Your 156 ms on top of the image are realistic. This is roughly what I get on my core i5 with the attached code, which simply uses the built-in Windows function GdipAddPathEllipse. What is your cpu?

Note that GdipAddPathEllipse is a slow Gdi+ function. The standard GDI Ellipse function is about ten times as fast.

10
General questions and discussions / Re: Method or Madness ;-))
« on: 26. May 2017, 14:51:54 »
In my experience, the time to draw circles depends exclusively on what the graphics card can deliver. Calculating sinuses costs cycles, of course, but the filling and drawing costs much more.

Do you have an explanation why you see such big differences? Do you have timings?

Attached an example that fills a window with a hundred circles. Here is the source:

include \masm32\MasmBasic\Res\MbGui.asm      ; MasmBasic
  Dim Pens() As DWORD
  Dim Brushes() As DWORD
  For_ ct=0 To 99
      MakePen Pens(ct), Rand(-1), width 9      ; use random colours
      MakeBrush Brushes(ct), Rand(-1)      ; also for the fill
  Next
  MakePath      123, Circle(200)      ; radius as n/1000 of window rect
  SetGlobals posX, posY, pen, brush
Event Paint
  NanoTimer()
  For_ ecx=0 To 99      ; ID            pen/brush                  x            y            scaleX            scaleY
      GuiDraw 123, <Pens(ecx)/Brushes(ecx)>, <Rand(500)>, <Rand(550)>, <Rand(800)>, <Rand(800)>
  Next
  GuiText 100.0-220, 100.0-22, Str$("%i ms (resize window to refresh)", NanoTimer(ms))      ; ca 20ms on a Core i5
GuiEnd

11
Code and examples / Re: Power basic - Analog Clock
« on: 28. April 2017, 15:07:57 »
Yes .. Power Basic  :D
Jose Roca site have many great programs and examples.

With the Classic PowerBASIC Compiler 9.07 for Windows, it works after two little changes:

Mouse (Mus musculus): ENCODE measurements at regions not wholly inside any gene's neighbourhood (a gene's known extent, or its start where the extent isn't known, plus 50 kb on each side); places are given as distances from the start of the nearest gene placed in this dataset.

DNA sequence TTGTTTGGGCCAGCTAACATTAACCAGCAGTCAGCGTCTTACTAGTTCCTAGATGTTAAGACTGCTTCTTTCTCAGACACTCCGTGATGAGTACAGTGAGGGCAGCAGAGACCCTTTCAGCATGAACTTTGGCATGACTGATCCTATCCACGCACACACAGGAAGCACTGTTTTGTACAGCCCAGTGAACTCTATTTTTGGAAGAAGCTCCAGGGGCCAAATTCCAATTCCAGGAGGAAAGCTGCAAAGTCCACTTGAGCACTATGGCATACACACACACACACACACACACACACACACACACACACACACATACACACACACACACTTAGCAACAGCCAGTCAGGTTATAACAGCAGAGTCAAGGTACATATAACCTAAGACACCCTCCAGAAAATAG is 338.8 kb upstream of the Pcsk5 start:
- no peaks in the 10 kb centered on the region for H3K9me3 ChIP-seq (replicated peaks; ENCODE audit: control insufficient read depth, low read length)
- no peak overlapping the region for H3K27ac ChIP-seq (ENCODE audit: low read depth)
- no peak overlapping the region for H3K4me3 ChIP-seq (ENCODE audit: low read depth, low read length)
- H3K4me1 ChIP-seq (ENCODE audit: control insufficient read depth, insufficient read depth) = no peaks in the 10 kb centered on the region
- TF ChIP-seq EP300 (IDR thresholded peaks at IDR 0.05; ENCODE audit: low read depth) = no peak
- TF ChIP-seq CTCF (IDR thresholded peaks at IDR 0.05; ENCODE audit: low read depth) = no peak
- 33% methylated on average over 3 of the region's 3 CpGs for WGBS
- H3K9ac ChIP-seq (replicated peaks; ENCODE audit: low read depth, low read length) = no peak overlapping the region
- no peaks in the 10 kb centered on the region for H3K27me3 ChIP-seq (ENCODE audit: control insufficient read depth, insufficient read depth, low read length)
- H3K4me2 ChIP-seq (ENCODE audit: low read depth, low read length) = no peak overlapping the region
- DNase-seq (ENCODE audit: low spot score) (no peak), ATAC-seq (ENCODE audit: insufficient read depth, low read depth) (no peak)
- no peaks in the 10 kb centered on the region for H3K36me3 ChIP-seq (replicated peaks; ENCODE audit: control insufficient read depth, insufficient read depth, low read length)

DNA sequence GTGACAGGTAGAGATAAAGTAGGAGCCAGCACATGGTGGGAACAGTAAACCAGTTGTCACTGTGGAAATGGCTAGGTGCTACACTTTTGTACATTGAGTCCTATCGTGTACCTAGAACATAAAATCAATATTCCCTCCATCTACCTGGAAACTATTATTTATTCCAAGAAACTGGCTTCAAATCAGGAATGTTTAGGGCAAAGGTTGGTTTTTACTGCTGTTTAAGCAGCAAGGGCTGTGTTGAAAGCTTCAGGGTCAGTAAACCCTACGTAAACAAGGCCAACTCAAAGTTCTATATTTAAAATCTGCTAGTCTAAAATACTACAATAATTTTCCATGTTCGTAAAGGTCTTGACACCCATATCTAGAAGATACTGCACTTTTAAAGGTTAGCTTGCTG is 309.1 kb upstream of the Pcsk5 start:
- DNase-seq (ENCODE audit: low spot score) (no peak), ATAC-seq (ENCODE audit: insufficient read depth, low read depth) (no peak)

#INCLUDE ONCE "win32api.inc"
#INCLUDE ONCE "\PowerBasic\WinAPI\Win32API.inc"

                  BYVAL pszCmdLine AS WSTRINGZ PTR, BYVAL iCmdShow AS LONG) AS LONG
                  BYVAL pszCmdLine AS LONG PTR, BYVAL iCmdShow AS LONG) AS LONG

12
Community news and announcements / Re: New SpecBAS updates preview
« on: 05. April 2017, 11:40:31 »
a particle engine - handles forces (gravity in this demo, but the syntax will likely change so the user can apply many forces at once) and friction/elasticity for collisions and movement. It's mass-based so suitable for all sorts of applications. PLOT has been upgraded to handle an array of points with colours and radius information inside the array.

You are a madman, Dunny ;D

13
Offtopic / Re: My Workstation. What's Yours?
« on: 10. March 2017, 01:33:37 »
That's an OpenPandora, running Angstrom Linux with XFCE as the window manager. It's a lovely little machine, and the reason that SpecBAS runs at a default resolution of 800x480 :)

Looks nice in your first post, but in this one (google user content) I just see a small grey circle with a white bar in an otherwise huge empty image... :(

15
About dialect development / Plug-ins for the RichMasm editor
« on: 01. February 2017, 13:46:03 »
RichMasm has a comfortable plug-in interface, giving access to e.g. the selected text, the handle to the RichEdit control, etc.

Attached the CompileBasic plugin for compiling sources written in a dozen BASIC dialects, plus some C/C++ variants. Extract to \Masm32\MasmBasic\Plugins; after a restart of RichMasm, the plugin will be in the System & Plugins menu. From then on, you can just paste a source code in RichMasm, then hit Ctrl F5 to compile it (provided the paths are set correctly, see CompileBasFiles.ini).

Once your source compiles correctly, a simple F5 will be sufficient. You can always use Ctrl F5 to see the dialog and change any commandline settings.